Similarly, she had a lot of fun designing costumes for a recent production of Pride and Prejudice, discovering that some of the most interesting costumes date from a far bygone era. Take ballgowns, for example: “It turns out a lot of the costumes that were made for black and white films are really fabulous colors because they played with the camera in that way, to sort of punch the luminosity of the costume, so there’s all these absolutely surprising colors from the 30s and 40s, in the costume stocks out there, to play with.”
This was a particularly lucky find, since she had spent most of her budget on designing simple white dresses for the Bennett sisters—a feat easier said than done. “I wanted to make them look attractive, and it’s really hard because that period is not flattering for… it is not in line with our contemporary conception of what is a beautiful woman’s body, you look like fat marshmallows…So in order to do that, it was like, how can we make it look period but adjust the waistlines, adjust the necklines, change the seaming, so that it’s more flattering, or more attractive to a contemporary eye, which we could do, but also meant that I wasn’t going to find that somewhere else.” As she points out, that can be disappointing to investors: “That’s where I spent the big money and the labor, but the dresses themselves look very simple and sweet and didn’t seem luscious in the way that, I think that when someone hands you a big check, they’re expecting.” This aligns well with Young’s philosophy on good costume design: “I think that the best costumes, in my mind, are the ones that people don’t see… they make you feel things, without you knowing that you’re feeling them. So most of the time, I like to design invisible costumes.”
There’s not always a big check, though. Luckily, that often leads to some wonderful results, like a sense of community among all those who made the project happen. Take one of the pre-Broadway incarnations of Starcatcher, for instance: “I think that innovation and creativity in finding materials and ways to reuse things is so much more rewarding for everyone who’s involved, like with Peter and the Starcatcher, getting people to donate the materials. Actors donated bottle caps, restaurants downtown, when we did it downtown, donated their corks, and it really fosters a sense of community, which I think live theatre is all about.”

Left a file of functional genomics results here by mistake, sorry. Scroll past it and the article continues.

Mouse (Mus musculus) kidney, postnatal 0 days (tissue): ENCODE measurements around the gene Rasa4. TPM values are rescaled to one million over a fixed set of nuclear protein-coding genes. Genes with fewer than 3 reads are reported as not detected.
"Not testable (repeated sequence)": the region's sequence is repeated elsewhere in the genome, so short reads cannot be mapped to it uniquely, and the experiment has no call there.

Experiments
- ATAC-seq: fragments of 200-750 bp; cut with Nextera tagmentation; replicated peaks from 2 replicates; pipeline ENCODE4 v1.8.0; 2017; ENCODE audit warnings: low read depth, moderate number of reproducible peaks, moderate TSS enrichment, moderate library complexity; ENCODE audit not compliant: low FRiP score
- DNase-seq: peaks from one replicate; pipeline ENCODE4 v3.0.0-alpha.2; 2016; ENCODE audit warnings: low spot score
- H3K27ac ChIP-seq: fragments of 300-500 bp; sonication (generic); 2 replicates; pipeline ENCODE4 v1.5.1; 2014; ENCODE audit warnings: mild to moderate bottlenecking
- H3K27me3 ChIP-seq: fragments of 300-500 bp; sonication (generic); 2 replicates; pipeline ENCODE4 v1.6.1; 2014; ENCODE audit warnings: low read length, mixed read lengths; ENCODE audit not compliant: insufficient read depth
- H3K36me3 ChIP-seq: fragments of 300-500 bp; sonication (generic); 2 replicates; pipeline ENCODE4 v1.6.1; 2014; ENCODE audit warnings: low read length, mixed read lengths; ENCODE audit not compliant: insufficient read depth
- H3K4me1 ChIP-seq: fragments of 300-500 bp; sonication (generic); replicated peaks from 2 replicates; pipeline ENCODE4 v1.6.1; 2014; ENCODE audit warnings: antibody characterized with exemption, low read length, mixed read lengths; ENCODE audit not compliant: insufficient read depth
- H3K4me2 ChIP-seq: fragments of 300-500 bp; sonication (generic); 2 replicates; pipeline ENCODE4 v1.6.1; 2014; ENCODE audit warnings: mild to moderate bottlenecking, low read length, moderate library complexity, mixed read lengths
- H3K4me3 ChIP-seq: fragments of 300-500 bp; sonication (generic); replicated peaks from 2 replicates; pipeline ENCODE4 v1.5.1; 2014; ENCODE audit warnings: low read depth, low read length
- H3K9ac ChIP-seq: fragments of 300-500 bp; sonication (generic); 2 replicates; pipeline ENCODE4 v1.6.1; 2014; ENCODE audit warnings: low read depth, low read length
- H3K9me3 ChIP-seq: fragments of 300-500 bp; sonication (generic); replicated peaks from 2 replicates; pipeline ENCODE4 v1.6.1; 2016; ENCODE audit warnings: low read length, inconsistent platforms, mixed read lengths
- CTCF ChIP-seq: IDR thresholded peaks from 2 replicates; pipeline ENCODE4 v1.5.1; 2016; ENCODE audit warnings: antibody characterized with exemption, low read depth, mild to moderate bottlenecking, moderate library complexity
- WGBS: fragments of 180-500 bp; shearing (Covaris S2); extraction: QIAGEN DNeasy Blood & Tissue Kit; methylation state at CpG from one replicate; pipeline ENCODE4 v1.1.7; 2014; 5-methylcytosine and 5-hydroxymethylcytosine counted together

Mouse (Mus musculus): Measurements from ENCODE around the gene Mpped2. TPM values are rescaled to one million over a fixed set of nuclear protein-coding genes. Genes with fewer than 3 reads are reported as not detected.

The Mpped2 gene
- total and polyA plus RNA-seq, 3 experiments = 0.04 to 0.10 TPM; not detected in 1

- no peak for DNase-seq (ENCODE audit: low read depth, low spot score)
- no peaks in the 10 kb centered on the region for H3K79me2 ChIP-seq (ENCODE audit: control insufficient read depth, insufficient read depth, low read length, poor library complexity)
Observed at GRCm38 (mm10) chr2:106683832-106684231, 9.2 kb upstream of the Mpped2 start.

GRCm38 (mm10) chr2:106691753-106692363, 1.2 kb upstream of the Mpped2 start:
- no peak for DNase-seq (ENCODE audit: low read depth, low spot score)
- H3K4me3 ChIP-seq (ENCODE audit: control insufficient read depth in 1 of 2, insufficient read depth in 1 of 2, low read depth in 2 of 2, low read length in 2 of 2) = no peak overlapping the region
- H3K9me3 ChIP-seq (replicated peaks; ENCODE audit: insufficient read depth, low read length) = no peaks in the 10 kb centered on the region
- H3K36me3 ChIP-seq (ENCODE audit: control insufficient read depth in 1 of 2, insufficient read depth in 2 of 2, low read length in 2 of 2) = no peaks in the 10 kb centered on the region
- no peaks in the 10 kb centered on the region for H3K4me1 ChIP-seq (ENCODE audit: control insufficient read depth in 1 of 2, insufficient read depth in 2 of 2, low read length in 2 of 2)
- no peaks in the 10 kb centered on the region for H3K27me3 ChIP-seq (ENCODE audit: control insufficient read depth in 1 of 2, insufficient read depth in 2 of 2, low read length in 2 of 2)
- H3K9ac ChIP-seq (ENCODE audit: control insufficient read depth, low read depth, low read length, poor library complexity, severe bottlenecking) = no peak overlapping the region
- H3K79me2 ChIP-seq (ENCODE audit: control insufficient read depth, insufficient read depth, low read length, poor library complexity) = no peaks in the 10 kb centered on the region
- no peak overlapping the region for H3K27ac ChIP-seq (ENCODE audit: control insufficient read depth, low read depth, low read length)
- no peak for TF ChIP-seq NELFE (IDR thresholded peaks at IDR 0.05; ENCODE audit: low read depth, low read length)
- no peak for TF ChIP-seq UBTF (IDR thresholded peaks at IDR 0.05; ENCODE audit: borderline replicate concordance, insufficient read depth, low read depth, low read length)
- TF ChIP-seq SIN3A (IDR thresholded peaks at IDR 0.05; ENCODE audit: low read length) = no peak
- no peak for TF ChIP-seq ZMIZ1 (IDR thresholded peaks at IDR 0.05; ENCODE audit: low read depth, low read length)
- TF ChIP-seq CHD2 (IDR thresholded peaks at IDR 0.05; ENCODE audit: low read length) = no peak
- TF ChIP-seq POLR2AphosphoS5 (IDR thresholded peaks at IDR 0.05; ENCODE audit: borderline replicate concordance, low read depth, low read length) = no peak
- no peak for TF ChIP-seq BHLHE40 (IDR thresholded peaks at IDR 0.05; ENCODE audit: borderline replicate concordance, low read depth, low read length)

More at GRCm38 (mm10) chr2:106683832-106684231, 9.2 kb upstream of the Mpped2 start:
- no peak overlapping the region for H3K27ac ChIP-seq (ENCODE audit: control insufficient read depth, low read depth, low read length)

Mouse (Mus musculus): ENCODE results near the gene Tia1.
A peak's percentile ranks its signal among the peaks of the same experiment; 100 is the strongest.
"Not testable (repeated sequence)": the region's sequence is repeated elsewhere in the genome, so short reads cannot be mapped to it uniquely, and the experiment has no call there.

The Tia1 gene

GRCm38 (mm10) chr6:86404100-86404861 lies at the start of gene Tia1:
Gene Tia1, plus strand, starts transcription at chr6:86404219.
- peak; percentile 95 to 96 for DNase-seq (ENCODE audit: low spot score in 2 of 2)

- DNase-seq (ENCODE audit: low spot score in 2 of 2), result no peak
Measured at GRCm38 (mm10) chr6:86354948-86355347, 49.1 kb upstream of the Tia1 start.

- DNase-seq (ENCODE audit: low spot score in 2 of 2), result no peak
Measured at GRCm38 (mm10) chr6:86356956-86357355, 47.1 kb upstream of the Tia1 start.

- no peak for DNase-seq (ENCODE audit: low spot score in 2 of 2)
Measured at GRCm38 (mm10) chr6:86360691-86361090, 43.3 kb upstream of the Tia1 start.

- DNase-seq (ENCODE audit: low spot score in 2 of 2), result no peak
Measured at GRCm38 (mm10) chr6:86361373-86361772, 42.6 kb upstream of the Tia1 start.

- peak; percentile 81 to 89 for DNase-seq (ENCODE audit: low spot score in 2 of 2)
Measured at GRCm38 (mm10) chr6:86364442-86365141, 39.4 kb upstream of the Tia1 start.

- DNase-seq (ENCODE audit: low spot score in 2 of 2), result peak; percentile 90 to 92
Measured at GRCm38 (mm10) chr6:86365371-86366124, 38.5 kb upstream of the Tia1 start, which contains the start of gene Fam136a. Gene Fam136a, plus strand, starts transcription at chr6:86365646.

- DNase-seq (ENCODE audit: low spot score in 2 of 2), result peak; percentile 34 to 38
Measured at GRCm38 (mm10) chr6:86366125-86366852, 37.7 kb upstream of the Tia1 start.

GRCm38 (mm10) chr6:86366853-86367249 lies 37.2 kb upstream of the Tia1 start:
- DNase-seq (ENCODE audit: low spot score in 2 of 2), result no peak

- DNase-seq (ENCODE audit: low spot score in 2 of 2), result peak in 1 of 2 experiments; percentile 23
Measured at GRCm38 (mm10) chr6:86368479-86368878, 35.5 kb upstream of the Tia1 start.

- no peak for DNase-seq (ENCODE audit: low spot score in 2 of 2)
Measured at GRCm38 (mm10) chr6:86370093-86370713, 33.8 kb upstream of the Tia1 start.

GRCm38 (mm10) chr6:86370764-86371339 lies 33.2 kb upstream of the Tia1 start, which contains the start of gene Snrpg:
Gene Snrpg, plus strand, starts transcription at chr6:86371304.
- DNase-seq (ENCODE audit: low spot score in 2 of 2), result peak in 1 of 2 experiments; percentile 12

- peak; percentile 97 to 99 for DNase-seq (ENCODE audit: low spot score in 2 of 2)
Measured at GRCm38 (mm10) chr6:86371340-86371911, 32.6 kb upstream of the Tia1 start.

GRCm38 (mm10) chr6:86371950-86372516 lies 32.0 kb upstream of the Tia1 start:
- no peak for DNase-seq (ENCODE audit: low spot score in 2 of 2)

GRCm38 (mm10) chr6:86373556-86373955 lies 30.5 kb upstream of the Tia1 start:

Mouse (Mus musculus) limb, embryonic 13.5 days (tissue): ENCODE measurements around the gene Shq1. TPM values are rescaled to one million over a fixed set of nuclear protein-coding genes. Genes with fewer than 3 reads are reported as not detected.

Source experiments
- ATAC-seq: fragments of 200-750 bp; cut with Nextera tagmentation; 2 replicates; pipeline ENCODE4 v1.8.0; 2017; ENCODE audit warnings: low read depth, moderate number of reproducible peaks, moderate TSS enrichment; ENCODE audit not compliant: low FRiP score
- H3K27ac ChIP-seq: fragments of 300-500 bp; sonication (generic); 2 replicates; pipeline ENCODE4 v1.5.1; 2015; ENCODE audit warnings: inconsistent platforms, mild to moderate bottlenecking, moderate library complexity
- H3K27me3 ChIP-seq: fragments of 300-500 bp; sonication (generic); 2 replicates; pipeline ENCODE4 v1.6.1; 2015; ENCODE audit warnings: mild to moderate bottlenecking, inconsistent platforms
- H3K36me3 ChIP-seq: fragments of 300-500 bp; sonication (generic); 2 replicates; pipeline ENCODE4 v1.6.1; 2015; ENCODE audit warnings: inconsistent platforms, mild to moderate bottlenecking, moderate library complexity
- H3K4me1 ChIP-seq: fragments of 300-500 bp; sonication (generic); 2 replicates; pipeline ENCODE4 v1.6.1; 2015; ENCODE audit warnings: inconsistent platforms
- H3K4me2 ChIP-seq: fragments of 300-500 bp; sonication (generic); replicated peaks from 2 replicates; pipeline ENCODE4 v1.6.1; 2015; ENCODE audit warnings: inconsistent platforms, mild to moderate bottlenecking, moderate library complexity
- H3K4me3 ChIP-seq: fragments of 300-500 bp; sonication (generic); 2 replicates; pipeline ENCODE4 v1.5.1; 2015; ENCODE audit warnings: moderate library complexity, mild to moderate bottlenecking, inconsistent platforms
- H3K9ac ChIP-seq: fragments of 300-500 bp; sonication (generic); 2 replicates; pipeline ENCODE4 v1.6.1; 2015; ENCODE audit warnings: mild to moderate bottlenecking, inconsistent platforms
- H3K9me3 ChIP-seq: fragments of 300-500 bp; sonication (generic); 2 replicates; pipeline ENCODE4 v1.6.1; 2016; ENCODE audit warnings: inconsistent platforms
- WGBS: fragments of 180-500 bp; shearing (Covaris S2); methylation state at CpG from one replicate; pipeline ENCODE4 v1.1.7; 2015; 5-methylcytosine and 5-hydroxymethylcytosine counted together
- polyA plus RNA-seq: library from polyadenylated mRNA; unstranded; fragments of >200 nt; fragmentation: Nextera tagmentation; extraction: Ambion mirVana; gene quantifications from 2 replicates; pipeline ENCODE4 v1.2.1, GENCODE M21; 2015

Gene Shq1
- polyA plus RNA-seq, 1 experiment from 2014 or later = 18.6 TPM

Unsurprisingly, costume design is not the most financially lucrative job. Even for a designer like Young, it’s hard to find a good balance of work that is geographically compatible. She notes, “I just had to turn down a show that I really wanted to do, because it was teching when I was going to be doing fittings for two other shows in different cities. So it’s one thing if I’m like, well, if I could do my fittings in the morning and go to tech in the afternoon, but I can’t do that if my fittings are in Oregon, and my tech is in Texas.” She thinks the challenges are worth it, though, noting, “The tradeoff of having a job that is so fun, that involves so many creative choices and challenges, is you’re going to have to do it a lot if you want to make it work.”
Making it work and becoming a Tony-winning costume designer is not an easy process. It takes a lot of networking and a fair amount of luck to get there, even for a designer as talented as Young. While she had only done theatre on the side during her undergraduate degree, she decided to pursue a Master of Fine Arts in costume design, a decision she doesn’t regret, explaining, “I would say that I learned a lot in graduate school, my experience was invaluable, and I wouldn’t be where I am today if I hadn’t gone to grad school.” Unfortunately, though, getting an MFA is not an instant ticket to employment, so Young found it important to accept any and all projects that came her way. Her advice to aspiring costume designers? “Just say yes to everything, and be really good at even the smallest jobs. Approach every job like it’s the most important thing, even if it’s just buying socks.”